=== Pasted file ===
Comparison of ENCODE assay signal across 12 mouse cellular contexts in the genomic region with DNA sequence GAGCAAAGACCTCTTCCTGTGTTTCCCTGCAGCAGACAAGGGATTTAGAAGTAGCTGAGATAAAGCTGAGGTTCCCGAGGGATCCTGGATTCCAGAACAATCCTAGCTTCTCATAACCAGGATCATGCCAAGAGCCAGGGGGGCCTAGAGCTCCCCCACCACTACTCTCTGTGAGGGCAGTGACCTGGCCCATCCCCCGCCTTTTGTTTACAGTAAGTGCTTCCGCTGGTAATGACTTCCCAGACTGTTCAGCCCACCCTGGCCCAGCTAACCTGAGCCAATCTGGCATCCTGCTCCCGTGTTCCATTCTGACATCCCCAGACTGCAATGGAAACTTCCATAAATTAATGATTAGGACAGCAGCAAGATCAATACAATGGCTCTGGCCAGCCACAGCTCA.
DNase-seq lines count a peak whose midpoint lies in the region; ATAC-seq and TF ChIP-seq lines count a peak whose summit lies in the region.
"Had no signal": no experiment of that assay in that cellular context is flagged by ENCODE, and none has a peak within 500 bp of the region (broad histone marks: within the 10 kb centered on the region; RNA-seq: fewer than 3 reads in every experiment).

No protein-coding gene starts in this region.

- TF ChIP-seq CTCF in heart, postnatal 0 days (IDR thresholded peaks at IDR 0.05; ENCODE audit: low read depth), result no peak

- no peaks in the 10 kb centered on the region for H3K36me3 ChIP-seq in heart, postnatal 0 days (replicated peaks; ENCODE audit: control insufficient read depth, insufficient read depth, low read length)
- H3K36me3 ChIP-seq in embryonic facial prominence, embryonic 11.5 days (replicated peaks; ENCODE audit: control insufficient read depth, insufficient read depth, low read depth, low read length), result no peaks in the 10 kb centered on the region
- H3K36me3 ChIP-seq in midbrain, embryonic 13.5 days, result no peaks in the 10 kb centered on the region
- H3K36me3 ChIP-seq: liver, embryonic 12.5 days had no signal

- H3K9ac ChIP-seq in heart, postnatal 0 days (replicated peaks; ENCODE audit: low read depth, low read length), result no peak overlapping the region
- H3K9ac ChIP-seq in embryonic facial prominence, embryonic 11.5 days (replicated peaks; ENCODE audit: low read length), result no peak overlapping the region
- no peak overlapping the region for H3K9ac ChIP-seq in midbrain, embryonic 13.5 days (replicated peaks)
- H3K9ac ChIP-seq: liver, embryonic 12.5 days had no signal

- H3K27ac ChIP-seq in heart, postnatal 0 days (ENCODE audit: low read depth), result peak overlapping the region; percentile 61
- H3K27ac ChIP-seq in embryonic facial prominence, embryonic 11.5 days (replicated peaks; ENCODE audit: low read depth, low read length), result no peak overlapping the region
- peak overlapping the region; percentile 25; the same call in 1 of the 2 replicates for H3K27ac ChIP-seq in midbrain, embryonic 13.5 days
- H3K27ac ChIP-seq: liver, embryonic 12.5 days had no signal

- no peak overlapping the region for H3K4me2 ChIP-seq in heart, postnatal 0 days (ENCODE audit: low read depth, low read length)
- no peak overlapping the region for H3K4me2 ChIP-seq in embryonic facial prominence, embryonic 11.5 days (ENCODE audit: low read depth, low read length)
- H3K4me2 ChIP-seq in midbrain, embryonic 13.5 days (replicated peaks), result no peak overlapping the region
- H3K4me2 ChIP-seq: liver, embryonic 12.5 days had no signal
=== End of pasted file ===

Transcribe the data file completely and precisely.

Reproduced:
Comparison of ENCODE assay signal across 12 mouse cellular contexts in the genomic region with DNA sequence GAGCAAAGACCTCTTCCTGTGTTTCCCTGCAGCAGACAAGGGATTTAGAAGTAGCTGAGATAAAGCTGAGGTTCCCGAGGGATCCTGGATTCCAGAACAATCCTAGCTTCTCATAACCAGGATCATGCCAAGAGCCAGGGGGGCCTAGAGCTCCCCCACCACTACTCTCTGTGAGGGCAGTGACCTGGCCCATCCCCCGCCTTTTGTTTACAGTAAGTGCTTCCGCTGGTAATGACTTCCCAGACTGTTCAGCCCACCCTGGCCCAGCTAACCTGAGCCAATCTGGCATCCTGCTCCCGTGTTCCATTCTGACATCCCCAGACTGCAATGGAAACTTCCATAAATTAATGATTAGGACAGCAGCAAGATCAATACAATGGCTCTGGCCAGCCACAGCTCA.
DNase-seq lines count a peak whose midpoint lies in the region; ATAC-seq and TF ChIP-seq lines count a peak whose summit lies in the region.
"Had no signal": no experiment of that assay in that cellular context is flagged by ENCODE, and none has a peak within 500 bp of the region (broad histone marks: within the 10 kb centered on the region; RNA-seq: fewer than 3 reads in every experiment).

No protein-coding gene starts in this region.

- TF ChIP-seq CTCF in heart, postnatal 0 days (IDR thresholded peaks at IDR 0.05; ENCODE audit: low read depth), result no peak

- no peaks in the 10 kb centered on the region for H3K36me3 ChIP-seq in heart, postnatal 0 days (replicated peaks; ENCODE audit: control insufficient read depth, insufficient read depth, low read length)
- H3K36me3 ChIP-seq in embryonic facial prominence, embryonic 11.5 days (replicated peaks; ENCODE audit: control insufficient read depth, insufficient read depth, low read depth, low read length), result no peaks in the 10 kb centered on the region
- H3K36me3 ChIP-seq in midbrain, embryonic 13.5 days, result no peaks in the 10 kb centered on the region
- H3K36me3 ChIP-seq: liver, embryonic 12.5 days had no signal

- H3K9ac ChIP-seq in heart, postnatal 0 days (replicated peaks; ENCODE audit: low read depth, low read length), result no peak overlapping the region
- H3K9ac ChIP-seq in embryonic facial prominence, embryonic 11.5 days (replicated peaks; ENCODE audit: low read length), result no peak overlapping the region
- no peak overlapping the region for H3K9ac ChIP-seq in midbrain, embryonic 13.5 days (replicated peaks)
- H3K9ac ChIP-seq: liver, embryonic 12.5 days had no signal

- H3K27ac ChIP-seq in heart, postnatal 0 days (ENCODE audit: low read depth), result peak overlapping the region; percentile 61
- H3K27ac ChIP-seq in embryonic facial prominence, embryonic 11.5 days (replicated peaks; ENCODE audit: low read depth, low read length), result no peak overlapping the region
- peak overlapping the region; percentile 25; the same call in 1 of the 2 replicates for H3K27ac ChIP-seq in midbrain, embryonic 13.5 days
- H3K27ac ChIP-seq: liver, embryonic 12.5 days had no signal

- no peak overlapping the region for H3K4me2 ChIP-seq in heart, postnatal 0 days (ENCODE audit: low read depth, low read length)
- no peak overlapping the region for H3K4me2 ChIP-seq in embryonic facial prominence, embryonic 11.5 days (ENCODE audit: low read depth, low read length)
- H3K4me2 ChIP-seq in midbrain, embryonic 13.5 days (replicated peaks), result no peak overlapping the region
- H3K4me2 ChIP-seq: liver, embryonic 12.5 days had no signal